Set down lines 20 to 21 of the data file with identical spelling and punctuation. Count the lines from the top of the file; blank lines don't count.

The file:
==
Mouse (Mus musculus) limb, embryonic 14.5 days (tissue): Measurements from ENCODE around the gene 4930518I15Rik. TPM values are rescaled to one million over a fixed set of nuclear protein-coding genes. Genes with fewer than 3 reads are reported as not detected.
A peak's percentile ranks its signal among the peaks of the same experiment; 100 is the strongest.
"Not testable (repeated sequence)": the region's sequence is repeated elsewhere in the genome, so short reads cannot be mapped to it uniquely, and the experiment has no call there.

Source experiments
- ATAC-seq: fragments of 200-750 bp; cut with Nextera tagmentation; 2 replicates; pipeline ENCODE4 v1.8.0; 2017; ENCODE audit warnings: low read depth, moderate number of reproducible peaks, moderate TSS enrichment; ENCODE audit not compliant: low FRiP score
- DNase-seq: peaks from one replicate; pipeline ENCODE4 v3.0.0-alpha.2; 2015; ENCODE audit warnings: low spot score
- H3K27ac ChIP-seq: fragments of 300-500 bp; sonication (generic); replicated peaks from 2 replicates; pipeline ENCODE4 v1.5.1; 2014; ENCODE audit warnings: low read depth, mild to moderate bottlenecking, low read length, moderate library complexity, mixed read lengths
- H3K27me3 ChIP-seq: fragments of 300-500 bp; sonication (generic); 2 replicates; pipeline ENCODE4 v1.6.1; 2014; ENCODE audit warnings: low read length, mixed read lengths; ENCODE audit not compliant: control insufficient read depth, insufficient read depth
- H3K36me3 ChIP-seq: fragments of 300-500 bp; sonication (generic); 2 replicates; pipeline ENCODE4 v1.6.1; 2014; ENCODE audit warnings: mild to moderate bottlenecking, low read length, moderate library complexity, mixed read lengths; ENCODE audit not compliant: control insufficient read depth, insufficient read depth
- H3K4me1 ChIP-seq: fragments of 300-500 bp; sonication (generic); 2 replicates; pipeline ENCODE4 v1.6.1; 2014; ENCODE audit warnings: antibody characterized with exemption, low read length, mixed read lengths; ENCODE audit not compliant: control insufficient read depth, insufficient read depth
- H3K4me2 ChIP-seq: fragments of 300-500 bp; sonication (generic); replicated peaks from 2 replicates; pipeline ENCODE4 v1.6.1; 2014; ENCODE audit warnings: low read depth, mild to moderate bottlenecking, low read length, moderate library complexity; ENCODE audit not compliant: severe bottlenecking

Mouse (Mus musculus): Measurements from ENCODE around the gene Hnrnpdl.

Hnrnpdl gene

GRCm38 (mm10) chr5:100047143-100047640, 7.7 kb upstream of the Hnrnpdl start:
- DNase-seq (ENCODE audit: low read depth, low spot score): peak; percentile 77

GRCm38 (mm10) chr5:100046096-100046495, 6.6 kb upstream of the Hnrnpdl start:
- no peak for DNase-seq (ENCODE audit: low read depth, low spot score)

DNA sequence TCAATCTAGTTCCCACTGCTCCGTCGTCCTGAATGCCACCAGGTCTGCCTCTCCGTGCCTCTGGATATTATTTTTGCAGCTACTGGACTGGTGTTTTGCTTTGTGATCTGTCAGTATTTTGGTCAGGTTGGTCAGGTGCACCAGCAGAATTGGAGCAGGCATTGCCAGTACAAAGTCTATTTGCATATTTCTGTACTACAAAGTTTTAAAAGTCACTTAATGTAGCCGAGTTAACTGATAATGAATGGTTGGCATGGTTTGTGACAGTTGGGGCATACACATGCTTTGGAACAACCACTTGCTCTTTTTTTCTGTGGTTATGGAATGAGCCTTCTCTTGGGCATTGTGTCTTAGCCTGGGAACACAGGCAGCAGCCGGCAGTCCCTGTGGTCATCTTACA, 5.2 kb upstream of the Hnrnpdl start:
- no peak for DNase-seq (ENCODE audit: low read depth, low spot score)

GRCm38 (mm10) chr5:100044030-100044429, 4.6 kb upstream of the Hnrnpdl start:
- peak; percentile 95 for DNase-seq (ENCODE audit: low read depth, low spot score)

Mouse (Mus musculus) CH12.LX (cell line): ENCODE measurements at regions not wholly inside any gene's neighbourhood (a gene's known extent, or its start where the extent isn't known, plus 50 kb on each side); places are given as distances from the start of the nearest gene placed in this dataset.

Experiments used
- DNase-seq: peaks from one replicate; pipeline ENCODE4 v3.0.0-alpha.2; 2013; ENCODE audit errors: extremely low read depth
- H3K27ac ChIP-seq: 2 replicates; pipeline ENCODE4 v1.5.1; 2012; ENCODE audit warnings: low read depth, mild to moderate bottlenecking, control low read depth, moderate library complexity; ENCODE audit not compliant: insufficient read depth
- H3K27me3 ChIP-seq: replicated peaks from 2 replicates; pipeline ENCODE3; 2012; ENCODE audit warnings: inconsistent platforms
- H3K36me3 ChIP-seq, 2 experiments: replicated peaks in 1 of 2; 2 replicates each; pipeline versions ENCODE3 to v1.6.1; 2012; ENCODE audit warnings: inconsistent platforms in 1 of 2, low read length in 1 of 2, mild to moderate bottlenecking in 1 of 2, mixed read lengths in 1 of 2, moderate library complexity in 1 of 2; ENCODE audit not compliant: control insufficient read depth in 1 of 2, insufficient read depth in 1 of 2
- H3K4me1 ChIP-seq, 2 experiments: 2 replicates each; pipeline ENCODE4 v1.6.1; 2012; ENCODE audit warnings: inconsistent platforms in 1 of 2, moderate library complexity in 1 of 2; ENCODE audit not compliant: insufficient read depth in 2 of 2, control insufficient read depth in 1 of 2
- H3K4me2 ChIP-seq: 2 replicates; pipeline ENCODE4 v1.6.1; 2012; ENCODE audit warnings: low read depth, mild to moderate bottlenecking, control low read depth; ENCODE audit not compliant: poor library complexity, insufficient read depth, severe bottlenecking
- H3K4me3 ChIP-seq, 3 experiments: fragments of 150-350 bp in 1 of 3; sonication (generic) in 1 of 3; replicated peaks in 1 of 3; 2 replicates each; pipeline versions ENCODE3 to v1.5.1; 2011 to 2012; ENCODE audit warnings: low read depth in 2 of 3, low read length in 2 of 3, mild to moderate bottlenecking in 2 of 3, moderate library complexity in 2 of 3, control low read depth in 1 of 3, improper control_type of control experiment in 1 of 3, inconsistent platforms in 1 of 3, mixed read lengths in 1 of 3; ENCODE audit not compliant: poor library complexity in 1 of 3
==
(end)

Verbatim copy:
GRCm38 (mm10) chr5:100044030-100044429, 4.6 kb upstream of the Hnrnpdl start:
- peak; percentile 95 for DNase-seq (ENCODE audit: low read depth, low spot score)